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A Double Thread: Growing Up English and Jewish in London

by John J. Gross

Buy the book: John J. Gross. A Double Thread: Growing Up English and Jewish in London

Release Date: April, 2002

Edition: Hardcover

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Buy the book: John J. Gross. A Double Thread: Growing Up English and Jewish in London


A Double Thread

I really enjoyed this book, especially the last chapter, in which Gross tells about his reading. Like Gross, I love books about books. Like Gross, I read a lot of comic books in my youth (mainly Wonder Woman) and, later, mysteries (all of Conan Doyle and Agatha Christie and many more). Like Gross, I thought there would always be time later to read the classics, and also like him, I tend to pick up whatever catches my eye at the library. Now I'm 63, and although I've read much of the great stuff, there's still much to be read. My tastes don't run to T. S. Eliot and Gross's moderns but backward to the nineteenth-century English novelists and beyond.

Gross has a pleasant, low-key style and, it seemed to me, a realistic take on childhood and its memories.

From Amazon.com



Reflections on a Unique Youth

In at least one sense, the title is misleading: What Gross has accomplished in this volume is to weave an enormous, vividly colorful, and immensely intricate tapestry with almost infinite "threads" or themes. They include "the story of [his] two separate entwined legacies of being English and being Jewish" during 1935-52 as well as the Battle of Britain when he and his mother were relocated from London to Sussex to avoid the Blitz, the gradual awareness of the Holocaust, and eventually the establishment of the State of Israel.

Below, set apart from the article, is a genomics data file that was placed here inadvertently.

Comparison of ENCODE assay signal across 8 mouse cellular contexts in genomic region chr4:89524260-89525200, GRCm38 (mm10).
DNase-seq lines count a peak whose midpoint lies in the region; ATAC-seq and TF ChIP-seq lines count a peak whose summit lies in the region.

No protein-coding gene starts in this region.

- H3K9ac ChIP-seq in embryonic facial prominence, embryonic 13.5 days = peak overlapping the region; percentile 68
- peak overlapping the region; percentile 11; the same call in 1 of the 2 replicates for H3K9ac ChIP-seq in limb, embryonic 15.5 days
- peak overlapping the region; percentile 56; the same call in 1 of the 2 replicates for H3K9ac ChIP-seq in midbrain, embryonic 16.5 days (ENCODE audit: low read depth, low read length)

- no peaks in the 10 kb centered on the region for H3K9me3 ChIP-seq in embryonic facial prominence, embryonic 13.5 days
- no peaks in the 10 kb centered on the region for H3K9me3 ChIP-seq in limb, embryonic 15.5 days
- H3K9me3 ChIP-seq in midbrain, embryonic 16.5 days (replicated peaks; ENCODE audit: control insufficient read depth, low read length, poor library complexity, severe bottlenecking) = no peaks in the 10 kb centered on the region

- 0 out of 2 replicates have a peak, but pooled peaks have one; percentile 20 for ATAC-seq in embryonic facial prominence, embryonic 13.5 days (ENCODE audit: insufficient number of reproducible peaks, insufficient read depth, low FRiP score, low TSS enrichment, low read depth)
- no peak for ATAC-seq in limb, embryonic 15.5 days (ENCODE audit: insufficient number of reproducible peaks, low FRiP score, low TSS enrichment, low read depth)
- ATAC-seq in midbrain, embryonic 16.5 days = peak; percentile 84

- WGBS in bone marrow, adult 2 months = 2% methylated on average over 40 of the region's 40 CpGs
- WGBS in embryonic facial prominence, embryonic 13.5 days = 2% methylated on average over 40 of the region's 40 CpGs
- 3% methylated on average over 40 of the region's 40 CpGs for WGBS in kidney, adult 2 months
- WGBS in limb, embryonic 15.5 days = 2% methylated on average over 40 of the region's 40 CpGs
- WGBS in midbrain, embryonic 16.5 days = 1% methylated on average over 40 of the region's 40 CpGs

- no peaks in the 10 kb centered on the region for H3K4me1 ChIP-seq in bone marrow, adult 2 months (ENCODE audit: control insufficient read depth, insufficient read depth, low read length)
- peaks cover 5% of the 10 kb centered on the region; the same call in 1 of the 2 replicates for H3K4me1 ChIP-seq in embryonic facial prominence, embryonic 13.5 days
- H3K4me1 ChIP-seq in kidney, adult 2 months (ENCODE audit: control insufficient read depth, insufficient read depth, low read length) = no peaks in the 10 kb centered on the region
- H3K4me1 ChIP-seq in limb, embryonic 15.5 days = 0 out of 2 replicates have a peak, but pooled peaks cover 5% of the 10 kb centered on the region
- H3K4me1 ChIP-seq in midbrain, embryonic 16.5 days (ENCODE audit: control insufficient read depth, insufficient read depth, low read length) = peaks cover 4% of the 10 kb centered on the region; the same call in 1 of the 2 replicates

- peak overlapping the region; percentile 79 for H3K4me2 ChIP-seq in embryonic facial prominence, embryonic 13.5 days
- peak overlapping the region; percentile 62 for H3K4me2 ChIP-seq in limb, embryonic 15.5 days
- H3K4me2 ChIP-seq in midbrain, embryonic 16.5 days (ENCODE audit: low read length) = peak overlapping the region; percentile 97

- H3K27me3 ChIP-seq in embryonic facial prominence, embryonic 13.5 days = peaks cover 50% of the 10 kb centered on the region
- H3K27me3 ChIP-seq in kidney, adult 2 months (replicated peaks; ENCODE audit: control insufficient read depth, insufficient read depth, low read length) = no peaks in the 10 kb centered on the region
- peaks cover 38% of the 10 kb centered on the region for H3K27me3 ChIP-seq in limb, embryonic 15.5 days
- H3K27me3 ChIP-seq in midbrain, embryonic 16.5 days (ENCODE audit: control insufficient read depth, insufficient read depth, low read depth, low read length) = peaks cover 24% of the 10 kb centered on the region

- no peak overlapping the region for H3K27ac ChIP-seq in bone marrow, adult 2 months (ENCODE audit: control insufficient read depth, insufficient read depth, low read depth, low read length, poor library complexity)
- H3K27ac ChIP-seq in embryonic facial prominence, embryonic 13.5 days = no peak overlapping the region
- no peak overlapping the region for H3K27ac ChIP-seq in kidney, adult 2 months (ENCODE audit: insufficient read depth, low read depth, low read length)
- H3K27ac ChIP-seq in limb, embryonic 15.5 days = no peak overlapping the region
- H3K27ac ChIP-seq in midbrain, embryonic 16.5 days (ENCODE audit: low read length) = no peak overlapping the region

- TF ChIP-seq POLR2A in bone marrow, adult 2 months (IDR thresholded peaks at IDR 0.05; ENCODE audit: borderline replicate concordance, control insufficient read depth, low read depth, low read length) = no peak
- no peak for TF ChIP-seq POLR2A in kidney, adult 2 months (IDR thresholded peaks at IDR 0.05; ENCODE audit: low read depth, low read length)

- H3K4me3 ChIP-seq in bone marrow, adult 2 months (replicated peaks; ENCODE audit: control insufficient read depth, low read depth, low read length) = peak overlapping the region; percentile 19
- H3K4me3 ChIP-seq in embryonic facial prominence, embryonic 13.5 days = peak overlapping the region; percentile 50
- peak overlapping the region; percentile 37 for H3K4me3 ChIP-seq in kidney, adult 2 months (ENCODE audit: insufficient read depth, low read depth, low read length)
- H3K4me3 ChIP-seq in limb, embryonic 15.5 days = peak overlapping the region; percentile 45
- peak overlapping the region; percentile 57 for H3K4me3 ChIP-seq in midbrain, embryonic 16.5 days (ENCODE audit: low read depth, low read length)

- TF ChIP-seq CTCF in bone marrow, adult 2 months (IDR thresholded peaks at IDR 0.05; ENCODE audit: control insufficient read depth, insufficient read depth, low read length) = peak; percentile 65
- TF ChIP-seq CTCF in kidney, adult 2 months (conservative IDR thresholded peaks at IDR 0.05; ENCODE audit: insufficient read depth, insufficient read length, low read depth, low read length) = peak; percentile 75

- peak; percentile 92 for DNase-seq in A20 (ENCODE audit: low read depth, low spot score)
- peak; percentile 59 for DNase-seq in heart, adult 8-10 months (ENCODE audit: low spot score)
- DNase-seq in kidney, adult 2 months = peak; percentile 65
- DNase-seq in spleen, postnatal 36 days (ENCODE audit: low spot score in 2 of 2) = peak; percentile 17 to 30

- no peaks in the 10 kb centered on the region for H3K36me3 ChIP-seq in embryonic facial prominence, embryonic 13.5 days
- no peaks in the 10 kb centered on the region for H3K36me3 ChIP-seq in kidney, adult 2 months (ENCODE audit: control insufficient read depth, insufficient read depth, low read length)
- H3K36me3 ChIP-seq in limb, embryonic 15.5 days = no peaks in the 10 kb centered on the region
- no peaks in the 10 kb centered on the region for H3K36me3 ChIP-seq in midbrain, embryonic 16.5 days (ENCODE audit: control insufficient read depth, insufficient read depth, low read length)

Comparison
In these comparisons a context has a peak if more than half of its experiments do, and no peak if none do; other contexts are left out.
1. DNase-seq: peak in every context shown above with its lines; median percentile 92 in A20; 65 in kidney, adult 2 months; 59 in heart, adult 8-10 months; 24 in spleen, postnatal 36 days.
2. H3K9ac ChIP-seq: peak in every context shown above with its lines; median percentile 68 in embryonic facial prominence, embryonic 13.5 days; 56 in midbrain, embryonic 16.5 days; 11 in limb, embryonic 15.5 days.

For me, one of Gross's most powerful qualities is his modesty (almost self-deprecation) as his memoir proceeds through such volatile times. For example, on the matter of anti-Semitism, he observes that "to have had a religious upbringing at least assures that in your own mind you are a Jew first, and the object of other people's dislike second." Young Gross seems to have been spared the ordeal of what other Jews his age experienced during the Third Reich. With regard to his own faith, "for many Jews, whatever the larger historical balance sheet, anti-Semitism is the heart of the matter, the only significant reason why they still feel Jewish." I was also deeply moved by his portrayal of his father, Avraham ben Oser, who became a doctor. The adult Gross very closely resembles that wise and generous man. It is not so much that father and son tolerate anti-Semitism; rather, that they absorb it and thereby deprive it of any legitimacy.

Frequently as I read this book, I wondered what their conversations would have discussed had young Andras Grof emigrated to London rather than to New York and become friends with young Gross. (Grof changed his name to Grove and later served as CEO of Intel Corporation. I highly recommend his own memoir, Swimming Across.) The balance of Gross's engaging and eloquent autobiography reveals his thoughts and feelings about the Cold War years during which Stalin executed so many Jewish artists and writers. He also comments insightfully on T.S. Eliot ("who may be a great poet but he isn't greater than the Jewish people") and W.H. Auden whose social values are more compatible with Gross's own. There is great sensitivity in this book but almost no sentimentalism. Were a higher rating available, I would gratefully give it to this unique and compelling personal narrative.

From Amazon.com


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